The Star-Touched Queen by Roshani Chokshi is a young adult fantasy novel inspired by Indian mythology. The first in a duology, this book follows Maya, a princess who is spurned for the damning horoscope she was given at birth, as she is forced into an arranged marriage intended to end the war. But in the middle of the wedding, fighting breaks out, and one of Maya’s suitors, Amar, whisks her away to his kingdom, which she has never heard of, via the Otherworld, which Maya had always believed to be fictional. Bound by magic, Amar is unable to give her any answers to her questions about himself or his kingdom. And so Maya finds herself Queen of a kingdom she knows nothing about, married to a charming but mysterious husband, and cooped up in a strange, magical castle. As she counts down the days until Amar can finally reveal all his secrets to her, Maya hears a voice singing and calling to her from a foreboding door which isn’t always there. Despite the warnings, Maya feels drawn to investigate.
I found the first chapter or two of this book a little hard to get into; I felt some parts of them were unnecessary, and made the beginning feel rambling, and made me uncertain what this story would be about. And while some parts may have been unnecessary, I feel there were things which should have been included in the first couple of chapters but weren’t. The most notable example is Maya’s little sister Gauri, whom we are told Maya loves very dearly. However, the first mention of Gauri doesn’t appear until maybe chapter three or four, which made me doubt Gauri’s importance to Maya, since she wasn’t among the very first things the reader learns about Maya.
Once I got a bit further into the book, however, things picked up and became more enjoyable. The world and the mythology was particularly fun to read about: Chokshi fills this with magic and colour. The Otherworld is full of strange and wonderful creatures. My only complaint here is that Chokshi didn’t always explain what some of the creatures were, leaving the reader feeling a little lost, left with just a name of a creature, but little to no description as to how to imagine it.
I found the rest of the first half of the book very enjoyable, full of mystery and suspense, and the reveal was just as compelling. The premise behind it was really interesting, too, and brought up some thought-provoking topics. However, the second half of the book took a sudden, unpredictable right turn. While it was still enjoyable, I found it a little confusing as I could no longer tell where the book was going or even make predictions about what would happen.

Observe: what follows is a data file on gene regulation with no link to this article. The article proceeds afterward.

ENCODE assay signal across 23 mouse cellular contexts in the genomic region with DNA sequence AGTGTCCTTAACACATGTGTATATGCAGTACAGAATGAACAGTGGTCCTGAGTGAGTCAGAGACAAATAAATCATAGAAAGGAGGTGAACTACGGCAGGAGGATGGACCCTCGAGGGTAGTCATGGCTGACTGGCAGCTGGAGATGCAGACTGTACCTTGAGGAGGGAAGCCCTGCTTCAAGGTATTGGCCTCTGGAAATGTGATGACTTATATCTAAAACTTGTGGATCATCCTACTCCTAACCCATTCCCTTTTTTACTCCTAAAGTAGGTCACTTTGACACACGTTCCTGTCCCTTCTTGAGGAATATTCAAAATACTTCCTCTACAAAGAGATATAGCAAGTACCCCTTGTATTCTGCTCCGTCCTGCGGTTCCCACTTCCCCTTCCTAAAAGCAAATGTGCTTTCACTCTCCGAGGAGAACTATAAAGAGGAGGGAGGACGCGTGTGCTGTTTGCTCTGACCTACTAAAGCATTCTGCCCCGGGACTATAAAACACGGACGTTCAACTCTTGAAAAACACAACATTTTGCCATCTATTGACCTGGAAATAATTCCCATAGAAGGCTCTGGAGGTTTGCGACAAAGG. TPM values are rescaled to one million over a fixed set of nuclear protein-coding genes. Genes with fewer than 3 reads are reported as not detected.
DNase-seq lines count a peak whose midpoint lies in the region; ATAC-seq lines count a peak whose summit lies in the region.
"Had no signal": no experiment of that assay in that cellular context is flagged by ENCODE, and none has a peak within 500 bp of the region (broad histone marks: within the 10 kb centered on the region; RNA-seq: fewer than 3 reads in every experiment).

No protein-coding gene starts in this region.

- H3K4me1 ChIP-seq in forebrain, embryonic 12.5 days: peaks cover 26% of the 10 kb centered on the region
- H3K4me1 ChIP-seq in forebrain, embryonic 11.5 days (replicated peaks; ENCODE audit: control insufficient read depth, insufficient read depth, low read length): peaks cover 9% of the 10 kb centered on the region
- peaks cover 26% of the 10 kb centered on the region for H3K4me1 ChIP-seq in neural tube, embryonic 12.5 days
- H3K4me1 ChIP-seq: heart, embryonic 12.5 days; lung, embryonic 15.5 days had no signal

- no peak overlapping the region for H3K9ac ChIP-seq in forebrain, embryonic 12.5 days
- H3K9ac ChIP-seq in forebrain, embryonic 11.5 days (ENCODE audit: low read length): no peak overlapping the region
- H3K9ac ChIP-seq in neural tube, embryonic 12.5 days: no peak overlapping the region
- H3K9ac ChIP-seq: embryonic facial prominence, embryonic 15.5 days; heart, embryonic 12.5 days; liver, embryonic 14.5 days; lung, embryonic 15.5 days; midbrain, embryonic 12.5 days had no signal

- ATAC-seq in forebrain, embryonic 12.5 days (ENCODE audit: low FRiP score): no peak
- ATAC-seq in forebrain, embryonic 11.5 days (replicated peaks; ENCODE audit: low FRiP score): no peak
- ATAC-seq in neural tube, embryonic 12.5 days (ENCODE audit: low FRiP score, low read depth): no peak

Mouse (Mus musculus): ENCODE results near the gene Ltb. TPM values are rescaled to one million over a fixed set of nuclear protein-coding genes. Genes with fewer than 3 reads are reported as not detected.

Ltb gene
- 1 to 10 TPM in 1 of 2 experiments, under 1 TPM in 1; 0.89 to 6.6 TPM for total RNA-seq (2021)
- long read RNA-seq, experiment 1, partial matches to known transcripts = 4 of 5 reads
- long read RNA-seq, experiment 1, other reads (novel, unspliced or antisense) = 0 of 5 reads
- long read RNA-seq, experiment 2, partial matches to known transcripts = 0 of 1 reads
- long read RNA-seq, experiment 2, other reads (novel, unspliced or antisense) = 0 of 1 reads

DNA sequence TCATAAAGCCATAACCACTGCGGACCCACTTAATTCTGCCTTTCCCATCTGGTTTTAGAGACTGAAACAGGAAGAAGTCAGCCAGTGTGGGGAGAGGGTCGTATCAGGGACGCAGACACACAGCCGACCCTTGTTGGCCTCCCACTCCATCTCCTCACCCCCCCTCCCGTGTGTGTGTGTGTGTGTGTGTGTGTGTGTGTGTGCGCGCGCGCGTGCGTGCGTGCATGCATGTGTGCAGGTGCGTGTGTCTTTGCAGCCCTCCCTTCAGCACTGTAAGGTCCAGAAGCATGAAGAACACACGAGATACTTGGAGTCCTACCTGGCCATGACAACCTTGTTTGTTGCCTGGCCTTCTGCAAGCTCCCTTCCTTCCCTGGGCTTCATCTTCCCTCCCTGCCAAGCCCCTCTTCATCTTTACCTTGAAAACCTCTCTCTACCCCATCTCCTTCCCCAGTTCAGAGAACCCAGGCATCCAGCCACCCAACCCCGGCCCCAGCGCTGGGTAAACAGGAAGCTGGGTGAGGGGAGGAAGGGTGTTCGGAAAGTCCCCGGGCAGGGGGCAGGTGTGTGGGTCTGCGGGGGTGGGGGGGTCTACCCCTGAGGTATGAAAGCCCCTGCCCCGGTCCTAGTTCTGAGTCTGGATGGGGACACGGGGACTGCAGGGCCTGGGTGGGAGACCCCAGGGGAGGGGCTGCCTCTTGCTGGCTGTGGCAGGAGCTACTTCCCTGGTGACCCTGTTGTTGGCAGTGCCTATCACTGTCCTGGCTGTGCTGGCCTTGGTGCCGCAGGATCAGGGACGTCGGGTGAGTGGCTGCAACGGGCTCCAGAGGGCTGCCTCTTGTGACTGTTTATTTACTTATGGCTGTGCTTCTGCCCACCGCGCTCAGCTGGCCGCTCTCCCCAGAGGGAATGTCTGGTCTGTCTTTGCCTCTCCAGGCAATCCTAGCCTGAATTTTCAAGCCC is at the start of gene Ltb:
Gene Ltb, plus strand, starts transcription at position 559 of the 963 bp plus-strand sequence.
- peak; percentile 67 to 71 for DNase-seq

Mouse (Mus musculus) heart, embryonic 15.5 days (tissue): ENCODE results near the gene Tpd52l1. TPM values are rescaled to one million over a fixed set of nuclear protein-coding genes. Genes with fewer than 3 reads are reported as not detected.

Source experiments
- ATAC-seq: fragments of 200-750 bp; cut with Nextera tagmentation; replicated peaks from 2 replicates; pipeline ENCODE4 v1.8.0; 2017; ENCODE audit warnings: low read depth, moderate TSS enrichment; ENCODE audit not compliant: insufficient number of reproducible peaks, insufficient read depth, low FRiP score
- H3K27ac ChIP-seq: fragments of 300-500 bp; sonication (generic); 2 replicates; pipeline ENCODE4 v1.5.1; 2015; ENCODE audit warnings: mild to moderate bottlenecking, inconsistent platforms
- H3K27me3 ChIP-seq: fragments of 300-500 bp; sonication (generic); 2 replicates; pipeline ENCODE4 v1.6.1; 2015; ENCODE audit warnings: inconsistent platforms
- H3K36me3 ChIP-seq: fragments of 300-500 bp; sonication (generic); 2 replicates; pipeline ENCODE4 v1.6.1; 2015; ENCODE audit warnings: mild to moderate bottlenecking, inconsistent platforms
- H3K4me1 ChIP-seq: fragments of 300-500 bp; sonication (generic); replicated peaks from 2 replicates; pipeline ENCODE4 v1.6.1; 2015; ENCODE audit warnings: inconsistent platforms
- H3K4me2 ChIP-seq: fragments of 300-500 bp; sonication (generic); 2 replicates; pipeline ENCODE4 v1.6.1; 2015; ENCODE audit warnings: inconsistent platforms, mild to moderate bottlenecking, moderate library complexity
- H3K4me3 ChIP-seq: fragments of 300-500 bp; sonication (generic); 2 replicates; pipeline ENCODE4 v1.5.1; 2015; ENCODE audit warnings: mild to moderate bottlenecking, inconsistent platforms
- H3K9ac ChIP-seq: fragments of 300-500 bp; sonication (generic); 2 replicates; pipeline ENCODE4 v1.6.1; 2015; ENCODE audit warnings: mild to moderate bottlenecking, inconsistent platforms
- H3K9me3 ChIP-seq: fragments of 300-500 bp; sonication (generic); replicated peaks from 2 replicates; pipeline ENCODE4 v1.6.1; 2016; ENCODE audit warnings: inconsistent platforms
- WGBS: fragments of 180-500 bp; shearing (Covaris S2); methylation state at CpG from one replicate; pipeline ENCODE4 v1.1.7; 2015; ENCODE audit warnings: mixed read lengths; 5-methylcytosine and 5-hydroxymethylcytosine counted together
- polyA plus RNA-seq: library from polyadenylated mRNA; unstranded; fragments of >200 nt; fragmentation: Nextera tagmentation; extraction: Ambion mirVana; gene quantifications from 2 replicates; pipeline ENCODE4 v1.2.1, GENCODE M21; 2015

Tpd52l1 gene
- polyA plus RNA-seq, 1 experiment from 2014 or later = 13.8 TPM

The main character Maya was also really interesting to read about: she’s assertive and confident and inquisitive. It was great to read about such a great, strong female character and see the world through her eyes as she works hard and logically to solve her problems. Gauri was another example of a strong female character. I felt Amar’s character, and some of the secondary characters, were perhaps not as well defined, and I might struggle to describe their personalities.
These things did not, however, prevent the book from reaching a climactic and satisfying conclusion. It was exciting and tied everything up nicely. This surprised me a little because, while it was very satisfying, it left no loose ends for the sequel. This is because the sequel does not actually follow Maya and Amar; it follows Gauri, making this duology a series of standalone novels. I really like this as I do not feel obliged to read on; instead, I feel happy that I have been left to choose for myself whether I want to read on or not.
Personally, I do intend to read on as I did enjoy this book and feel that the sequel, A Crown Of Wishes, will add more depth and value to the world and the story. It was also a really fun read with plenty of unique aspects, and I found these differences rather refreshing.